#REVIEW: Persephone Station, by Stina Leicht

Let me start with the tl;dr of this review: I really enjoyed the story of this book, but there are certain aspects of it that are going to make it flat-out unreadable for certain people, including my wife, so that’s kind of tempering my reaction to it and it’ll be really interesting to see how much of it sticks with me in a month or two.

One of the pull quotes on the back of this book describes it as Casablanca meets The Magnificent Seven meets The Mandalorian, and that’s … pretty astonishingly accurate, honestly, although it was a miss to choose The Magnificent Seven and not Seven Samurai, the movie Magnificent Seven was based on, since Seven Samurai is an Akira Kurosawa movie and the main spaceship in this movie is actually called the Kurosawa. If that mix of things– seedy bars, bounty hunters, big guns, combat mechs, corrupt government and law enforcement and a small team of people fighting back against an overwhelming force, plus aliens— appeals to you, then this book is going to be right the hell up your alley, and while I hadn’t actually seen that blurb when I bought the book, it would have immediately sold me a copy. That’s not up my alley. That’s my entire fucking alley, and this is a very Star Wars kind of science fiction, where we’re not worried about the science so much as it’s set in space and there are laser guns and giant mechs and AI and talking space ships and aliens. Honestly, it hit me at about the halfway point that this very easily could have been a Benevolence Archives story with a couple of minor setting tweaks. That’s a compliment, in case it’s not clear; anytime I read a book and think Damn, I wish I’d written this, it’s a good thing.

And all the main characters are women or nonbinary– yes, all of them; I don’t think there’s a single male in the book who gets more than a handful of lines– and not quite everybody is gay, I suppose, but a lot of them are, and it’s all delightful.


It occurs to me that it’s not impossible that what has happened here is that somebody fucked up and sent the ARC version of the story to the printers. Because there are parts of this book– published by an imprint of Simon & Schuster, mind you, not an indie title or a small press– that very clearly did not have the attention of an editor. There is the occasional hugely clunky sentence, the type that every author produces from time to time, where you accidentally switch tense or something halfway through, but you notice it during editing. There are misspelled words. There are misused homophones from time to time. There is the occasional word that is simply the wrong word, like that word doesn’t mean that and doesn’t belong in that sentence. It’s not constant– more like once every handful of chapters, although I remember at least one three-page run with multiple errors packed closely together– but it happens often enough that I’m really surprised this book came from a big press. And the book is 500 pages long, so “every handful of chapters” is still a good number of times. Stina Leicht isn’t famous enough to have gotten the Stephen King/George RR Martin treatment where the “editors” are barely doing a pass on her books and otherwise she can write whatever she likes. And the book’s not badly written— where it works, it really works, and these are the sorts of errors that nearly every manuscript is going to have from time to time, and the type of thing that I’m used to seeing in ARCs, which often aren’t final copy. But this is final copy, so somebody dropped the ball somewhere, and if you’re the type of person who is going to be knocked out of the book by that, you’ll want to stay away.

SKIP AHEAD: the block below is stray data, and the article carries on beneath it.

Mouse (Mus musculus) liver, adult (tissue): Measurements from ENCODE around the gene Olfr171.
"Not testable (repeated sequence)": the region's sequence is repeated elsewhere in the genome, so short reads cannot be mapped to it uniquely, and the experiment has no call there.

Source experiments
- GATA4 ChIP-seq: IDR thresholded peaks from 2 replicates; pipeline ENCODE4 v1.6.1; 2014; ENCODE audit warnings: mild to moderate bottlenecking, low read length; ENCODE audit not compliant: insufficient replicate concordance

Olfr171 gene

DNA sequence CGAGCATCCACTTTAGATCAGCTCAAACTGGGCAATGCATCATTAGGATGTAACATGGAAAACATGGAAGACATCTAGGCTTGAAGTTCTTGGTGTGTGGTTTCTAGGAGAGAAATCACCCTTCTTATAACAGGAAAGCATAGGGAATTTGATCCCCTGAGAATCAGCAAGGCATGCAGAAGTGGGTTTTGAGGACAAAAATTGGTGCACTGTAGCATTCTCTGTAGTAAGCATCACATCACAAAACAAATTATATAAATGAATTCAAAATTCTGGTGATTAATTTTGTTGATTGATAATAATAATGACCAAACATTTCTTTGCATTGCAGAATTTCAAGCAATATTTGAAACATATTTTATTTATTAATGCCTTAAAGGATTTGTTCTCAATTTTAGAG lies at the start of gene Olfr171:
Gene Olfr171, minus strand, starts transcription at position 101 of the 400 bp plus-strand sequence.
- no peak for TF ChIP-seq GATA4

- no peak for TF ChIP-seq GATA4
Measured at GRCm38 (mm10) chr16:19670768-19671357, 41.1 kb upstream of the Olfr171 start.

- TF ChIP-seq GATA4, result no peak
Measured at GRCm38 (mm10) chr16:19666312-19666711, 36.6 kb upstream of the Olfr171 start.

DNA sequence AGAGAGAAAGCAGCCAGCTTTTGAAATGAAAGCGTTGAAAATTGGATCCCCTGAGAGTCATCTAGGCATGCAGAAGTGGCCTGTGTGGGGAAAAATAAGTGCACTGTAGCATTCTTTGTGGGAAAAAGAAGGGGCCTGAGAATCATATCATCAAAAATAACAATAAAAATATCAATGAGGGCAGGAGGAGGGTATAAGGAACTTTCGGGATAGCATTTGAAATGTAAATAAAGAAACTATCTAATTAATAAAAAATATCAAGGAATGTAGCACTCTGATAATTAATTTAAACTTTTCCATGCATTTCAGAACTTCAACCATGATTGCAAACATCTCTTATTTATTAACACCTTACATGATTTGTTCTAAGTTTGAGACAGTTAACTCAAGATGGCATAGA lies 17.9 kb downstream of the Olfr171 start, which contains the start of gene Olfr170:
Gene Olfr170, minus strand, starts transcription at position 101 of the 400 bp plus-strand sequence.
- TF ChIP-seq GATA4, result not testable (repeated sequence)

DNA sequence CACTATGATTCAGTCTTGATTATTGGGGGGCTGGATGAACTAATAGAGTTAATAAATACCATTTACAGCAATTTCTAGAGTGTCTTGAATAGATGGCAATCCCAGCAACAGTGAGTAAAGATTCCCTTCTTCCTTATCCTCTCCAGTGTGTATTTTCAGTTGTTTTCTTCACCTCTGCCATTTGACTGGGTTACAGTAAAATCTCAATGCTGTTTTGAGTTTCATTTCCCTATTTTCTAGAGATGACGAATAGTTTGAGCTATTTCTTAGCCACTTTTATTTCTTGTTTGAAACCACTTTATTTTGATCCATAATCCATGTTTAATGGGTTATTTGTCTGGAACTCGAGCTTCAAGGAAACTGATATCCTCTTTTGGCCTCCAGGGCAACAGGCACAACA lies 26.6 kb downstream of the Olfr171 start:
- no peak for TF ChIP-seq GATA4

I am 100% in for more from this author in the future (and, to be clear, this isn’t her debut) and I would love to see more of these characters, but this is a one-shot as far as I know, and the story ends satisfyingly. But the bad editing is a thing, and it’ll be interesting to see whether I remember this better in six months for having really enjoyed the story or all the mistakes I noticed.


I just wrote a thousand words of a post (I wasn’t done) about how we study and teach history in this country, and about what it means to “exclude” people from “history,” and then I decided that the entire post was wrongheaded and deleted it.

Which means that I’ve been sitting here for an hour for, like, nothing.

I have work to do that I don’t want to do. I’m going to go play video games for a while and hopefully when I’m done I’ll have an idea about something else to blog about today. It’s not often that I spike a post, but I think it was the right call here even if it annoys me.

GUEST POST: Writing for Yourself vs Writing for an Editor, by Steven D’Adamo

At least one guest post today and tomorrow, as brain melt starts to set in.  Steve’s good people.  Be nice.  

Bio: Steven D’Adamo is a writer based outside of Baltimore, MD. He co-founded Red String PaperCuts with a friend and fellow writer to discuss books, music, and poetry, and argue about life from their armchairs. His fantasy adventure novel, The Warden of Everfeld: Memento, will debut at the end of 2017. To catch a glimpse of his fantasy universe, check out the dark fantasy horror, “Wolf’s Moon Night,” published by Five on the Fifth. Aside from his website, you can find Steven on Facebook, Goodreads, and NaNoWriMo (dia820).

For Whom Do You Write? (Hint: it always changes!)